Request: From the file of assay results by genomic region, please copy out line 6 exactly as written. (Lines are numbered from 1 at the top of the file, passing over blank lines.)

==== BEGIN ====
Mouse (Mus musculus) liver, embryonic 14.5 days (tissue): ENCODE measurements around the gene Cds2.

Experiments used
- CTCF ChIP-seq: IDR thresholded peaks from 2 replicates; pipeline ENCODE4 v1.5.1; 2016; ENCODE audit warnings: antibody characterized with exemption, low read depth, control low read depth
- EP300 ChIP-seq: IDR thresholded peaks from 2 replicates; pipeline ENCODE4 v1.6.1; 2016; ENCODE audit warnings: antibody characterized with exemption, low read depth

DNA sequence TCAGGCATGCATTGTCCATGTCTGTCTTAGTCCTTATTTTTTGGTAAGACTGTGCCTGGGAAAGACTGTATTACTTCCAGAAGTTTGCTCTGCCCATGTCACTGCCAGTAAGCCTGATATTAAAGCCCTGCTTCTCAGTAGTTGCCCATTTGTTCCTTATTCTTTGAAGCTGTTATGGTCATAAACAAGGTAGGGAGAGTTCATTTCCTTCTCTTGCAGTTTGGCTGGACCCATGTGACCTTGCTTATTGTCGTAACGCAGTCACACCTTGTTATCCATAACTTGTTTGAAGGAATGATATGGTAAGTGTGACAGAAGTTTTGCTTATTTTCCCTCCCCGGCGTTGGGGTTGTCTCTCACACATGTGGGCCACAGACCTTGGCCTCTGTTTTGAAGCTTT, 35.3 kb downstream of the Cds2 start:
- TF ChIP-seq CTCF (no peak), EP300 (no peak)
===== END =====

- TF ChIP-seq CTCF (no peak), EP300 (no peak)